Over the past four years, the rock band Phish has generated over $120 million in ticket sales, handily surpassing more well known artists like Radiohead, The Black Keys, and One Direction. Since their start 30 years ago, Phish has consistently been one of the most popular and lucrative touring acts in America, generating well over a quarter billion dollars in ticket sales.
Yet, by other measures, the band isn’t popular at all. Only one of their original albums has ever made the Billboard top 10 rankings. None of their 883 songs has ever become a popular hit on the radio. They’ve made only one music video to promote a song, and it was mocked mercilessly by Beavis and Butthead on MTV.
If the traditional band business model is to generate hype through the media and radio airplay, and then monetize that hype through album sales and tours, Phish doesn’t fit the model at all. For a band of their stature, their album sales are miniscule and radio airplay non-existent. And so when the “music business” cratered in the 1990s because of file-sharing and radio’s importance declined because of the internet, Phish remained unaffected and profitable as ever.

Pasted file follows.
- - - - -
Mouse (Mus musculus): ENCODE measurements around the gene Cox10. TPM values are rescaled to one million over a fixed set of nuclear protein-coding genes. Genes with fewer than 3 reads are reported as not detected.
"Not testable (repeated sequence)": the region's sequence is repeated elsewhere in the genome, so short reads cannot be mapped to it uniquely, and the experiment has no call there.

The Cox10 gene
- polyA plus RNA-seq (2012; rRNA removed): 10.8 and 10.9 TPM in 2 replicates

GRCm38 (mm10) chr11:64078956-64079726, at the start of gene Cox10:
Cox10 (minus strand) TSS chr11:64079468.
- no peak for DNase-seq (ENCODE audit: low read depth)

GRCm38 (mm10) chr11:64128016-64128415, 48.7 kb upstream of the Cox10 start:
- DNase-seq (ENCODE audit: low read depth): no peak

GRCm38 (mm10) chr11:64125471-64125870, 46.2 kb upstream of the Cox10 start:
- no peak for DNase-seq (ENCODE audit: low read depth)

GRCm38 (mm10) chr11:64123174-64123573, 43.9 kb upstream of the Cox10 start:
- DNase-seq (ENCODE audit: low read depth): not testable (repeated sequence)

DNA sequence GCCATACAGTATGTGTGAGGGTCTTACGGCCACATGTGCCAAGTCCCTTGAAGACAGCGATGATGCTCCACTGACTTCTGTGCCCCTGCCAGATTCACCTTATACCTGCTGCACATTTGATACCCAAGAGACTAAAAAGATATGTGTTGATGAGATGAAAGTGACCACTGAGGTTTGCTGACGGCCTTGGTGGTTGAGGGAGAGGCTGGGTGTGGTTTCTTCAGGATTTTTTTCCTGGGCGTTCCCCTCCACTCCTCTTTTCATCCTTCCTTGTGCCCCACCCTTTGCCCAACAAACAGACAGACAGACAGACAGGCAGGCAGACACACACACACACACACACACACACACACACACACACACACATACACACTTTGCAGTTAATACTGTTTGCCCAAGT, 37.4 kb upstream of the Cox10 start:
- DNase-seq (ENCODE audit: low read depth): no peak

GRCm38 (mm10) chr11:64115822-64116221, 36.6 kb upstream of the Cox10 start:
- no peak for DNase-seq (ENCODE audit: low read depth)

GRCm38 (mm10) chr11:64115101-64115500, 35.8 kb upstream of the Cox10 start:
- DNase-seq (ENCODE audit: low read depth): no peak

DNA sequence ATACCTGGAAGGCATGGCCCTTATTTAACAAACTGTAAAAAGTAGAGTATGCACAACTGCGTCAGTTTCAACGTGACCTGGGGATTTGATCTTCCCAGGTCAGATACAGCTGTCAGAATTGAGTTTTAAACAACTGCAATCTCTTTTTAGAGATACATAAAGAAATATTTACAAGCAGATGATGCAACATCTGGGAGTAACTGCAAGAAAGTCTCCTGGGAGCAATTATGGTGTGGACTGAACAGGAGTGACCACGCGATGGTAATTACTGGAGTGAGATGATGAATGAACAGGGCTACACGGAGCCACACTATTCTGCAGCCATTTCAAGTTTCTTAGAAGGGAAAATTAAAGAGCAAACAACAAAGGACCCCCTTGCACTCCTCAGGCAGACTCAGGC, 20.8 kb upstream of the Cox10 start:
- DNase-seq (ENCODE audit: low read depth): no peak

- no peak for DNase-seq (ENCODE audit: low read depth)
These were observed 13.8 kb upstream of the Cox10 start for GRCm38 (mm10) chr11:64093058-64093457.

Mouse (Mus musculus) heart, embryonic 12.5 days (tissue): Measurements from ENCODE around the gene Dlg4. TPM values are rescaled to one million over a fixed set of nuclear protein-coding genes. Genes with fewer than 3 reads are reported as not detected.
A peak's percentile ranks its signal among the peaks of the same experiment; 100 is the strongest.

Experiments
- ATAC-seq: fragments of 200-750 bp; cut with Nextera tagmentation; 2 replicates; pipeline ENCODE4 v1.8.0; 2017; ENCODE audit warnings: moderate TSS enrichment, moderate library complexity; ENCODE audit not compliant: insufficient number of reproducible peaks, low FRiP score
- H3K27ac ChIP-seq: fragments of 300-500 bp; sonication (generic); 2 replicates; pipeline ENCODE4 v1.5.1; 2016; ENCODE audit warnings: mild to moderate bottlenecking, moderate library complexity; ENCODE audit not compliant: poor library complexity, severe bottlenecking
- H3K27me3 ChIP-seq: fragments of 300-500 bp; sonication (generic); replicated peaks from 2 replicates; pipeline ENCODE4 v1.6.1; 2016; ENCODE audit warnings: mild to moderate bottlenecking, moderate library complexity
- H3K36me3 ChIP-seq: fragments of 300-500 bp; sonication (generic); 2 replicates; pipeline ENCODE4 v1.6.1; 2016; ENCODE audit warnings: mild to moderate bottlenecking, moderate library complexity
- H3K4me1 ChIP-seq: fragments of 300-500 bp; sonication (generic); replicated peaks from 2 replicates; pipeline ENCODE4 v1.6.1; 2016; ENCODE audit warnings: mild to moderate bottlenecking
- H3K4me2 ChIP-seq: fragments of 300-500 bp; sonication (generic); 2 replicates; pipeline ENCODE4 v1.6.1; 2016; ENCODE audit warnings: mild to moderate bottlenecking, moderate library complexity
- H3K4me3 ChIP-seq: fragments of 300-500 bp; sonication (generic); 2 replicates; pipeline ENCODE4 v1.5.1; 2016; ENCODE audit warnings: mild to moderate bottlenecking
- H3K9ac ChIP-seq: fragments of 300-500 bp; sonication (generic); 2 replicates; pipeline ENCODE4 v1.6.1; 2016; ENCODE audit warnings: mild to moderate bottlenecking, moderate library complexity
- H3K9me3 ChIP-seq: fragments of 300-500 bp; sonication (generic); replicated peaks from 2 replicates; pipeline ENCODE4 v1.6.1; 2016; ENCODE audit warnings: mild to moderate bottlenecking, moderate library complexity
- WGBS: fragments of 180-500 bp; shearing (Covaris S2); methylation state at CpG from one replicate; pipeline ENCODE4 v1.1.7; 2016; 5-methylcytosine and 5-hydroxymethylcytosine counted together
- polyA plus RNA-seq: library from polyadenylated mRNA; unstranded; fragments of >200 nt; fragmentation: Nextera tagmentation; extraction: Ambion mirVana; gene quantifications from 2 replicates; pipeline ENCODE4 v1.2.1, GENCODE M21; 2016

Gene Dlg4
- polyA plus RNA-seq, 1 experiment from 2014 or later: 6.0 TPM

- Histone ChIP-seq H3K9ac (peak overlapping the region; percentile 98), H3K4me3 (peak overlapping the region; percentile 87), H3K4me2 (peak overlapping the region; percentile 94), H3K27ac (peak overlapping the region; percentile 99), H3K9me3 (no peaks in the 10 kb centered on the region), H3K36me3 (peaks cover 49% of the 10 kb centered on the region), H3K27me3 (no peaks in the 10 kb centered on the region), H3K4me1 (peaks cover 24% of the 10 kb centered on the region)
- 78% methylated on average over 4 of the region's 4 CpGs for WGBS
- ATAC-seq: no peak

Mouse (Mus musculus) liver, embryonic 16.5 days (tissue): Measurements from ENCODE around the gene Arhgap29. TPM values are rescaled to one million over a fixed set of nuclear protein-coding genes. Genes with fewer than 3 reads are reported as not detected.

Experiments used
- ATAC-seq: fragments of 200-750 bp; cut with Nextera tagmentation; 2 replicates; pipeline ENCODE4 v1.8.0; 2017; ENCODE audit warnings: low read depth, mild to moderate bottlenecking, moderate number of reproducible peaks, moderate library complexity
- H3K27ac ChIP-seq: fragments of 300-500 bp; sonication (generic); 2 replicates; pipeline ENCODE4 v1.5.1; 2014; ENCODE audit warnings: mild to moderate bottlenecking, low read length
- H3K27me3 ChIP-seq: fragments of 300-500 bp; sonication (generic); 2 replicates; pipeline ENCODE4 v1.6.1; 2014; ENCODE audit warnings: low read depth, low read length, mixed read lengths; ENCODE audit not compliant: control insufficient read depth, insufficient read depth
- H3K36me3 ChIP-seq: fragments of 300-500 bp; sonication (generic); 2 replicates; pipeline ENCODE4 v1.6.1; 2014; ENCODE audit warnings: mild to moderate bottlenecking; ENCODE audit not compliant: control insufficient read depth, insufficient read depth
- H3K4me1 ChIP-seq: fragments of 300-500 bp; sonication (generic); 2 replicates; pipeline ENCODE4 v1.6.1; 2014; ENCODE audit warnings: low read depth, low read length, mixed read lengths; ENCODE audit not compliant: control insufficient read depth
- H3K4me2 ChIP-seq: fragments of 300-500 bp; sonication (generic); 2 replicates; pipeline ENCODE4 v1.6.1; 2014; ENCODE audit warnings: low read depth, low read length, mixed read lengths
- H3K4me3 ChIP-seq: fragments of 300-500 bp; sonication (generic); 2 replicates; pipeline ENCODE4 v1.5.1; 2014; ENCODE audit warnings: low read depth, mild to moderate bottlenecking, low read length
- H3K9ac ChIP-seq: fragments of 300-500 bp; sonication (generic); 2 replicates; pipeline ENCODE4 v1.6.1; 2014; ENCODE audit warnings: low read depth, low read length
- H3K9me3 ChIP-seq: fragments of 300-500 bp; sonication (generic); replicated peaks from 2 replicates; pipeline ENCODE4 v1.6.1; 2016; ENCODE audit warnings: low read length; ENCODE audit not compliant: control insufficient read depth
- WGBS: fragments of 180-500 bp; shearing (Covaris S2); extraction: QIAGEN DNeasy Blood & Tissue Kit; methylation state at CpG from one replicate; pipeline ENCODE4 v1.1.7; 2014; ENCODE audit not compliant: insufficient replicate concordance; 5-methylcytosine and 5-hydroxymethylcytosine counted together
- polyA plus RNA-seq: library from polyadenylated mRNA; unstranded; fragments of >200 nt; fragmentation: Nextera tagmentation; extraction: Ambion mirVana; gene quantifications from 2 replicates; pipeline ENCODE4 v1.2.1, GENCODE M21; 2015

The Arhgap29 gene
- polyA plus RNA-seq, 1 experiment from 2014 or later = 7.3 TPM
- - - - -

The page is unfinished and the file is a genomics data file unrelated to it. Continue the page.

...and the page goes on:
Phish doesn’t make money by selling music. They make money by selling live music, and that, it turns out, is a more durable business model. This wasn’t some brilliant pre-calculated strategy by the band or its managers; it’s the business model that sprung forth from the kind of music the band makes. The band developed the kernel of this musical style during their first five years when they played almost exclusively in bars in Burlington, Vermont, and slowly, but organically, grew their audience.
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